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Community violence intervention programs, which prioritize alternatives to public safety that don’t involve police, were around for decades before being thrust into the spotlight in 2020. With the unprecedented level of attention following the murder of George Floyd, and the racial justice protests his death ignited, came investments from all levels of government to support hospital-based intervention initiatives, street outreach teams, and other on-the-ground methods to reduce violence.

At the time, gun violence nationwide was surging and talk of police reform was gaining ground; both have since waned. In the latest edition of The Trajectory, Chip Brownlee sat down with Amber Goodwin, founder of Community Justice, a Black-led nonprofit that supports community violence prevention. Goodwin shared her thoughts on the current state of CVI and the work left to be done.

Read more from The Trace → 

From Our Team

Despite its diminished stature following the loss of a civil corruption case, the NRA has no equal in the gun rights movement. Still, there are several groups on the rise. Read more →

What to Know Today

In a long-delayed report, the NYPD said it had confiscated 6,242 firearms between July 2020 and December 2021. About two-thirds of them had no connection to a crime, and more than 70 percent were handguns. A handful of manufacturers, including Smith & Wesson and Taurus, made up an outsized share of guns recovered. [Gothamist]

As U.S. cities prepare to host the 2026 FIFA World Cup, legal experts and gun safety advocates are highlighting the challenges of keeping attendees safe outside of tightly controlled stadiums. Of particular concern are “fan fests” — large, typically outdoor venues with huge monitors that offer people a place to watch the games for free. [The Athletic]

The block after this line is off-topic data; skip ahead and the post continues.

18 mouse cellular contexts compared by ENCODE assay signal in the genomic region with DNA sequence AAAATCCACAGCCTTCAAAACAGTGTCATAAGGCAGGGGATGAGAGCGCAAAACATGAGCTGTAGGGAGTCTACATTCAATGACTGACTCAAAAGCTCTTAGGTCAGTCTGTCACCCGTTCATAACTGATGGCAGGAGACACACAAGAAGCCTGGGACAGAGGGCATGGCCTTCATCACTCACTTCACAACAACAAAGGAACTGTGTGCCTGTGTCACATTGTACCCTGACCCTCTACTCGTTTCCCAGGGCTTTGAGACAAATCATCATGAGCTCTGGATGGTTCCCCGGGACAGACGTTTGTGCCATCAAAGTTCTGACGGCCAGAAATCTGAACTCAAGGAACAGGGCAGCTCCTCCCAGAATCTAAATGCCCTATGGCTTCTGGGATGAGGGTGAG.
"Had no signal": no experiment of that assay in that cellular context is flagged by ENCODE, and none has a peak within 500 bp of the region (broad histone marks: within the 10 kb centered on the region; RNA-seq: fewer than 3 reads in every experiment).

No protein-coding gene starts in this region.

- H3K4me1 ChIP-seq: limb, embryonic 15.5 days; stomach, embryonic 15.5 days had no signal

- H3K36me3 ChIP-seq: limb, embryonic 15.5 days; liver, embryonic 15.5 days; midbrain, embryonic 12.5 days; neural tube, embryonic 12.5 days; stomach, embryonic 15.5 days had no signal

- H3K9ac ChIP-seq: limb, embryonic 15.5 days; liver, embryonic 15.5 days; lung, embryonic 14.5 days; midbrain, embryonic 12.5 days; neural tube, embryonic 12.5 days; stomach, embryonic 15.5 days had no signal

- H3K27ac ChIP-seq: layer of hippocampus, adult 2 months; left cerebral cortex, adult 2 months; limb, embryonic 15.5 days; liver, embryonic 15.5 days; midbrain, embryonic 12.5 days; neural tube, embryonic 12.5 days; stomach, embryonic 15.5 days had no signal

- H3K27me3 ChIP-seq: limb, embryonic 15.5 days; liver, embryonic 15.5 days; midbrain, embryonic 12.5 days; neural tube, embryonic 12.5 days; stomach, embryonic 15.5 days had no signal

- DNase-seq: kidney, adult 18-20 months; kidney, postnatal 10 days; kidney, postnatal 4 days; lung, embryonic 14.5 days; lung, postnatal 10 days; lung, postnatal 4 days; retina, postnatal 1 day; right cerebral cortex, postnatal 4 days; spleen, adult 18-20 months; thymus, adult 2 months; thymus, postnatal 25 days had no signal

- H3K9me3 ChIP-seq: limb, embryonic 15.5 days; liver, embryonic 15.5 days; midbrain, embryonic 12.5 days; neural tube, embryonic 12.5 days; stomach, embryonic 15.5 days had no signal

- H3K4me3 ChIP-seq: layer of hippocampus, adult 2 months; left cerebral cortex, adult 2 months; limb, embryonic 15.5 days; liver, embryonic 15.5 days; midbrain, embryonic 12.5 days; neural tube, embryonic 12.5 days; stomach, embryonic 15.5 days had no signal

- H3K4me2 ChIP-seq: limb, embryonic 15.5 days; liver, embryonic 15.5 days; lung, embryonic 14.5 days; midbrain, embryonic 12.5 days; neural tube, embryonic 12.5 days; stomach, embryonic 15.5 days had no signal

In 2023, the Baltimore Police Department recovered at least 59 Glock switches — tiny devices that allow pistols to fire like machine guns — which is a fivefold increase from the previous year. Maryland lawmakers have put forward a bill to ban the production and possession of the devices, which have been used during carjackings, burglaries, and even a police shootout. [The Baltimore Banner]

On Tuesday, the Rhode Island Senate approved a bill that would require guns to be locked or stored in locked containers when they’re not in use. It would also hold owners liable even if the gun is unloaded, or if it is used by someone who is prohibited from owning guns. [Associated Press]

The NYPD received a surge in applications for concealed carry permits and licenses to keep weapons at home after the Supreme Court’s Bruen decision in 2022 struck down key provisions of New York City’s firearms law. Despite this, and a class action lawsuit alleging that the NYPD takes too long to review firearm applications, the department refuses to disclose how many licenses it has approved since 2019. [Gothamist]

A federal appeals court ruled this week that barring defendants from possessing a firearm while they are out on bail is constitutional. Lawyers for the appellants and the three-judge panel based their arguments on the so-called history and tradition test established by the Supreme Court’s 2022 Bruen decision. [Reuters]

Data Point

13,369 — the number of applications the NYPD received in 2023 from New Yorkers seeking to carry a gun in public or keep one at home, which is 80 percent more than the year before. [Gothamist]